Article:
Fake rental agents

When you find a property, you really like, you call the agent to arrange a viewing and they say they will meet you there. Later they call and say they won’t be able to make it anymore, but no need to worry the landlord will be there to show you around. The agent then promises to negotiate a lower price with the landlord. When you arrive at the house you find many other people interested in renting the same place. You call the agent back to negotiate a better price that you’re happy with, and they will phone you back shortly to inform you of the new price, all you must do is transfer the money for the first two months to secure the place.


On moving day, you find someone else is moving in and the agent wasn’t an agent; they just found the property online and reposted it with their own contact information. They purposely send several people at a time to view the property to generate a sense of urgency for the potential renters.


Tips on how to avoid becoming a victim:

  1. The seller pushes you

The faster a scammer gets you to agree to a business deal, the faster they can steal your money and avoid getting caught. The seller will often use high-pressure tactics that attempt to push you into acting quickly to purchase the home. Don’t be prodded by any seller to send money.


  1. Too good to be true prices

If the price looks too good to be true, it probably is. Prices are considerably higher than they were a few years ago.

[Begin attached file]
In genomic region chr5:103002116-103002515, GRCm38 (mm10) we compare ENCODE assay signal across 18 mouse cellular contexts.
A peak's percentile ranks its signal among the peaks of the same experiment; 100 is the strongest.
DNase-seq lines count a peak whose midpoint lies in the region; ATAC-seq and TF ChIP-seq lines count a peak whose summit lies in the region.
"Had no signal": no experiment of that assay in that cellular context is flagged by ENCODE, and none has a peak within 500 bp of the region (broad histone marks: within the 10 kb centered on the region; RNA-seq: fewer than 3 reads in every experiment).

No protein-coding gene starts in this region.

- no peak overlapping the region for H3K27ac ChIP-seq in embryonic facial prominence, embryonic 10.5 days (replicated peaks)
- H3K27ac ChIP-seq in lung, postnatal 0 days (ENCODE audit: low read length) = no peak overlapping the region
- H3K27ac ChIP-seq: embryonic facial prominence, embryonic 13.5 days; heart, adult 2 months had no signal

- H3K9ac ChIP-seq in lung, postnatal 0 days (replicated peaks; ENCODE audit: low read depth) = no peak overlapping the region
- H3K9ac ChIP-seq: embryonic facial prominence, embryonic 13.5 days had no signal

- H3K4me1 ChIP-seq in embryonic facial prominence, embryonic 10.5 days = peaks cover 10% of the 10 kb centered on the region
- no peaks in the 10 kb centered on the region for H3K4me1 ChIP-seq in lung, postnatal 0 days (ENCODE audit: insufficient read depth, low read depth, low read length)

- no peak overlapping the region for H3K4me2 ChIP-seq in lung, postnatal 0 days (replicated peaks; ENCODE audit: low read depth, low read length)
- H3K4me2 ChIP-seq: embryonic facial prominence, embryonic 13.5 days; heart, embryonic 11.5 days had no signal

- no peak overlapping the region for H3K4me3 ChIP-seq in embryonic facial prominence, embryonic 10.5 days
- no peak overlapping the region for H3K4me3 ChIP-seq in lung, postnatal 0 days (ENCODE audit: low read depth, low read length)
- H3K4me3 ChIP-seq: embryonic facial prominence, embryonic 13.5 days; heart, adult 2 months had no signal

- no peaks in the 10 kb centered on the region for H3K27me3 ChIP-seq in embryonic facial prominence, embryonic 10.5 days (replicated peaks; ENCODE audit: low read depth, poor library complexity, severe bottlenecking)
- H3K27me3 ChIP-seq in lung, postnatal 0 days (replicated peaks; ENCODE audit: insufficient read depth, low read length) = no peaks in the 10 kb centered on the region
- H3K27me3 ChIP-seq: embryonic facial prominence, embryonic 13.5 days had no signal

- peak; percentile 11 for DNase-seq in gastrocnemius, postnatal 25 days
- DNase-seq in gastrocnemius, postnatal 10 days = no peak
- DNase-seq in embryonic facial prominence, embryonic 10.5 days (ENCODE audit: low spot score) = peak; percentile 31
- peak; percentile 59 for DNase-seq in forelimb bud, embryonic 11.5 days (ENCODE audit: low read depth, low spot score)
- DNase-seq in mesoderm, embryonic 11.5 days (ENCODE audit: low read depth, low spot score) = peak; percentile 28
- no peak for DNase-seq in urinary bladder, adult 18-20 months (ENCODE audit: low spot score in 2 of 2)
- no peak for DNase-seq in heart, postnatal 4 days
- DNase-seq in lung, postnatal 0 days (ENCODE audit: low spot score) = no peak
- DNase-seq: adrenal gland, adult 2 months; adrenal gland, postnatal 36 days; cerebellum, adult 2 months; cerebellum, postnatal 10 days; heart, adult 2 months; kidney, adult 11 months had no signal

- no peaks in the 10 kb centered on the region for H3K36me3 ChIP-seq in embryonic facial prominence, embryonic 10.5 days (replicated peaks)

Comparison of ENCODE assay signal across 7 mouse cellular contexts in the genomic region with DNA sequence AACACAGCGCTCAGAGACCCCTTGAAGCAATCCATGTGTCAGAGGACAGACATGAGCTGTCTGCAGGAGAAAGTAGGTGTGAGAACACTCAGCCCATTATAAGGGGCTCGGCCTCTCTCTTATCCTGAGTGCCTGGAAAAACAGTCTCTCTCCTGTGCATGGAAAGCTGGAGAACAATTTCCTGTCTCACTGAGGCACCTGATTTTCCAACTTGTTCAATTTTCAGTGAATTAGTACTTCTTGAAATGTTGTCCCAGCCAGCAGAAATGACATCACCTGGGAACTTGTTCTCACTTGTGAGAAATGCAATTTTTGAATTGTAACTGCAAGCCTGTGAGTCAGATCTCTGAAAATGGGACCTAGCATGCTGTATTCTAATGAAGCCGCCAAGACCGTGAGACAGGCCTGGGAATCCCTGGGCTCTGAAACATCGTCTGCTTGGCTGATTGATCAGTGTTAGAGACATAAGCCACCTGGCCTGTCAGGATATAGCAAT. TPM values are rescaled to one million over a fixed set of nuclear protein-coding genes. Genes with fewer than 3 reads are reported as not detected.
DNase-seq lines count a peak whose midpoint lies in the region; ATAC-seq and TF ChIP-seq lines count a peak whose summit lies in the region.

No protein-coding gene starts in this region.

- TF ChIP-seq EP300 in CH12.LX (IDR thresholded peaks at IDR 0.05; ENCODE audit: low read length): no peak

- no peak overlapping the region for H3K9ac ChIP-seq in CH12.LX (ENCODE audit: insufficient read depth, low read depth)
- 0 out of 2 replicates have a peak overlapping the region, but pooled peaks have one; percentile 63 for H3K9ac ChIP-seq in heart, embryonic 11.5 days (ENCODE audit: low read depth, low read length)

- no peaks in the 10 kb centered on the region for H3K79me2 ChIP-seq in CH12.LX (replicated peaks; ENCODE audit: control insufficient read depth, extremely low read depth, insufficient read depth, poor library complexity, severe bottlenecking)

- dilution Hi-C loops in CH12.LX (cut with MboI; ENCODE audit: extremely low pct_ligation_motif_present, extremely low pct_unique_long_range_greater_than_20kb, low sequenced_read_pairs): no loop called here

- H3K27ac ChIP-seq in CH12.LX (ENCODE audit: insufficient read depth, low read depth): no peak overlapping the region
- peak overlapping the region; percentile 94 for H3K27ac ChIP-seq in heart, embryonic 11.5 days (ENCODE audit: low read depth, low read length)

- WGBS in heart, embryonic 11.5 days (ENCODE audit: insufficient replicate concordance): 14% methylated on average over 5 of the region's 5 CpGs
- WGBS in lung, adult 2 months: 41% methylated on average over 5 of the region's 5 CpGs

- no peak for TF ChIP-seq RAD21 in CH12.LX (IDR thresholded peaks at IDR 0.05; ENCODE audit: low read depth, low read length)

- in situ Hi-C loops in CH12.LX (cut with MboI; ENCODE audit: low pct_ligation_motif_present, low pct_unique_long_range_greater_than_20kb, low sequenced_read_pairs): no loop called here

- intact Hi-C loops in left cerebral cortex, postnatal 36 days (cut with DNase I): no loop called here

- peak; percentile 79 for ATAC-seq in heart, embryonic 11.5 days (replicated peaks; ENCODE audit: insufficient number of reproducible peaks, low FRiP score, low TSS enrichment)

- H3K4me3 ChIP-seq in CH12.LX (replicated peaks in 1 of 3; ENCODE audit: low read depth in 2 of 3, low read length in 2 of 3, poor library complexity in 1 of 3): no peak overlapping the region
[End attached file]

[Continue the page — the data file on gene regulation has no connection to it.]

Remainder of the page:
1. The email sounds strange

`     Some listings hide the email address when you send a message, so you might not be able to see the address if you respond to the listing. Scammers usually use free email servers, and they will often go by a series of random letters to make them less easily traceable.


  1. The agent won’t show you the property

If you ask to see the property and they claim it’s impossible, it’s probably a fake listing. Agent will make time for people who are interested in the property.


  1. The seller asks you to transfer money

When you see the term ‘transfer’ or similar variation of that phrase come up in a business conversation with someone you’ve never met, red flags should go up. Many scams entail transferring of funds because it’s more difficult to trace and enables the scammer to collect the money sooner. Scammers will come up with a variety of plausible reasons why the money should be transferred rather than sent through a bank or lawyer.